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Published on June 20, 2024
Oregon Voters May Decide on Universal Basic Income as Proposed $750 Resident Payment Heads to BallotSource: Unsplash/Giorgio Trovato

Oregonians may soon vote on a measure that could implement a universal basic income program, funded by increased corporate taxes to provide a yearly $750 payment to each resident, as reported by OregonLive. The proposed initiative appears to have garnered enough signatures to be placed on the November ballot, indicating widespread grassroots support for the policy that may counterbalance corporate opposition.

The current tax structure in Oregon sets corporate income and excise tax rates at 6.6% for taxable income up to $1 million and 7.6% for income above that threshold, yet the initiative is proposing an increase that has drawn criticism from groups like Oregon Business and Industry and the Tax Foundation, which argue that businesses would face an excessive tax burden, striking a discordant note amidst the proponents' harmony of economic equity and this sentiment was echoed by Jared Walczak, Vice President of State Projects at the Tax Foundation, who stated in an opinion piece that Oregon’s tax system already places the state among those with the highest business tax burdens in the U.S.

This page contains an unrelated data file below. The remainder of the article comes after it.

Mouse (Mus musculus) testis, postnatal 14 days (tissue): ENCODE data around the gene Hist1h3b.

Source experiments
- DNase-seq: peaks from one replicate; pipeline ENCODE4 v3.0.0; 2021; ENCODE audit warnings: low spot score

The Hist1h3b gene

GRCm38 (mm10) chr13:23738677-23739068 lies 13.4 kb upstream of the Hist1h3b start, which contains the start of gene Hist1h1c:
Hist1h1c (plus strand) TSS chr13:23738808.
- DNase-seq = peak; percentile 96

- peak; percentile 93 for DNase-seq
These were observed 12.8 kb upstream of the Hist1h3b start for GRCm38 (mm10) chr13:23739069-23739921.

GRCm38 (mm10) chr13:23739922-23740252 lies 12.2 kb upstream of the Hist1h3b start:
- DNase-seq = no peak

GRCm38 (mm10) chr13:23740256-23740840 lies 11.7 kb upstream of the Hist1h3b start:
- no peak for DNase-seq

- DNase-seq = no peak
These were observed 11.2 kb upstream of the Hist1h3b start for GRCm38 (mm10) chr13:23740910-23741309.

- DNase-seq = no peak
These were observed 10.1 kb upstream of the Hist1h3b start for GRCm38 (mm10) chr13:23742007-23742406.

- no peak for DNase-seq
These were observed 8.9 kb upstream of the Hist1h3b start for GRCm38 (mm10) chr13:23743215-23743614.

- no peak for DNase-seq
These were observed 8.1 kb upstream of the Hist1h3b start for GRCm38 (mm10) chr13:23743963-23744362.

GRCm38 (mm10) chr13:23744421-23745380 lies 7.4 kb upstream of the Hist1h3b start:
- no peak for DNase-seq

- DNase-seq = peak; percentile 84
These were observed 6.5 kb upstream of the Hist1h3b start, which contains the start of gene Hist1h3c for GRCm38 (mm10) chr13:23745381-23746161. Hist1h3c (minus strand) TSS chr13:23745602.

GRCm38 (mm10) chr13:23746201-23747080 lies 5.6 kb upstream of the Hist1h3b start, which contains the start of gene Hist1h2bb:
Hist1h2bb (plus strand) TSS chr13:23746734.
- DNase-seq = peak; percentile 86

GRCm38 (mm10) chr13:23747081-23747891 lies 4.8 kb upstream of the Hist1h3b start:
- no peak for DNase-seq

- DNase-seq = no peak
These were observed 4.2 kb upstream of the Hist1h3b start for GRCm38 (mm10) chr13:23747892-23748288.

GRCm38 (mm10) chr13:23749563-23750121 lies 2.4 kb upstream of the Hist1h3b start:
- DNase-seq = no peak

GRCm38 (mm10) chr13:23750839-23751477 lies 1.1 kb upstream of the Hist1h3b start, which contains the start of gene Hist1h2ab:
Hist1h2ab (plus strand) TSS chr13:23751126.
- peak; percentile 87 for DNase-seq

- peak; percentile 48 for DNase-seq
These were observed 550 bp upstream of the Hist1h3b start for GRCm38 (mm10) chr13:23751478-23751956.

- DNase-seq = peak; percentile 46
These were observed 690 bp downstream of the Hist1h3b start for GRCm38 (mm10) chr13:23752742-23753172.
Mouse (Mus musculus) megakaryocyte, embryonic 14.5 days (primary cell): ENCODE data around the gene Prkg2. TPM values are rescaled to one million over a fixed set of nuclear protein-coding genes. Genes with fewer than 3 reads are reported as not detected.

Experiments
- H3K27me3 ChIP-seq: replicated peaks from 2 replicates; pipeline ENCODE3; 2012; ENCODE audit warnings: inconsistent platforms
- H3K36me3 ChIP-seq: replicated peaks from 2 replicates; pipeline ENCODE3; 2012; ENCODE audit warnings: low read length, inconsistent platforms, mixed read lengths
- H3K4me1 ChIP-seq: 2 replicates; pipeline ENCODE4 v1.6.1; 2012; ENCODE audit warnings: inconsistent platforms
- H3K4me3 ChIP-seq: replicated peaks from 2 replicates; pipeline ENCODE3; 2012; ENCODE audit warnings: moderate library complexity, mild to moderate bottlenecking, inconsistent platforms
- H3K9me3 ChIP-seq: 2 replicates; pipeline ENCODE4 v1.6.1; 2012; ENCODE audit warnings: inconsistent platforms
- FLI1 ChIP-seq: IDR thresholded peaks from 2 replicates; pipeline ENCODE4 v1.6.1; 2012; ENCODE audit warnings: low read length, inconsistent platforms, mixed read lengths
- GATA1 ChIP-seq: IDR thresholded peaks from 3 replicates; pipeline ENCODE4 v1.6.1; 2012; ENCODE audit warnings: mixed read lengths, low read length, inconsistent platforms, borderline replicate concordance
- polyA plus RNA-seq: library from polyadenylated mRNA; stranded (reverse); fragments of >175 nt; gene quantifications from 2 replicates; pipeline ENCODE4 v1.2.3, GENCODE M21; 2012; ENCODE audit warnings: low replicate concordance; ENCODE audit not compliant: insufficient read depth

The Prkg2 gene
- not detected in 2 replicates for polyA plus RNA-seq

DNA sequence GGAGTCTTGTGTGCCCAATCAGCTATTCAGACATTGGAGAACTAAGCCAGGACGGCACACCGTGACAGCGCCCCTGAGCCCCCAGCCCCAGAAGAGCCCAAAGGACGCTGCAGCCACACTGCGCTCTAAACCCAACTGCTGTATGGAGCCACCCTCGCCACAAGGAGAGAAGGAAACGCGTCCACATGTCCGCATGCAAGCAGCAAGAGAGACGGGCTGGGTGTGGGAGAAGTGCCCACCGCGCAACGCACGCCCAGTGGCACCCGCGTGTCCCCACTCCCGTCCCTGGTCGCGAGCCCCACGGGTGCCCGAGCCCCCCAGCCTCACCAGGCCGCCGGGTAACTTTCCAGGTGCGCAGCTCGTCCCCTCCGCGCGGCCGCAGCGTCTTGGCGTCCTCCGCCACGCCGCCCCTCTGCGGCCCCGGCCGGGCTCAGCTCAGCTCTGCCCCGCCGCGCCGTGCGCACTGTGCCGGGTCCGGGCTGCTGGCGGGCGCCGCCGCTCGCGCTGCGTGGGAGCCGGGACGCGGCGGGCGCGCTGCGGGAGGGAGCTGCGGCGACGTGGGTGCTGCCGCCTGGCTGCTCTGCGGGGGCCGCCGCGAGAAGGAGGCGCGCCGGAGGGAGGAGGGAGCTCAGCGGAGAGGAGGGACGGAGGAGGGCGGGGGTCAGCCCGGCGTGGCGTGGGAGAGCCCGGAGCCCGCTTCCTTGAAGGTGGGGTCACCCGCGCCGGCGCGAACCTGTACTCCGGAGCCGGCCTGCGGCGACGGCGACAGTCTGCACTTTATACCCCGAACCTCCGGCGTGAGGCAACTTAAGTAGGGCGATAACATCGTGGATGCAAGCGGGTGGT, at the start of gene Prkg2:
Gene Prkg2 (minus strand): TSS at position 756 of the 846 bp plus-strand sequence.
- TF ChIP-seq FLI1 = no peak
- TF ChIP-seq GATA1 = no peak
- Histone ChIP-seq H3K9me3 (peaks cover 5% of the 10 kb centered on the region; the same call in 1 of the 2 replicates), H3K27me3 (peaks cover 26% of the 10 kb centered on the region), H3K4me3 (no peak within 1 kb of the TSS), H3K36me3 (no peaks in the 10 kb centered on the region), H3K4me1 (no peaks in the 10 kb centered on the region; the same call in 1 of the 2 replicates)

Countering these claims, Oregon Rebate, the group behind the initiative, argues that the majority of businesses would not be affected by the proposed tax increase. Their website features a calculator allowing Oregonians to estimate the rebate their household could receive, emphasizing inclusivity with eligibility criteria covering residents who have lived in the state for more than 200 days in the previous year, a group that encompasses children, business owners, and employees, thus extending the reach and potential impact of the proposed measure, as per KATU.

Nevertheless, with the prospect of the measure reaching the voters, opposition looms as the non-profit Oregon Business and Industry prepares for a campaign to dissuade public opinion against the rebate and its accompanying taxes; Angela Wilhelms, President and CEO of the organization told KATU, "IP 17 [Oregon Rebate] would impose a massive tax increase in Oregon If it qualifies for the ballot, our organization will be involved in a campaign against it, and we are confident that when voters look at the facts, they will vote to reject it," a pronouncement hinting at a forthcoming clash between fiscal policy and social welfare agendas.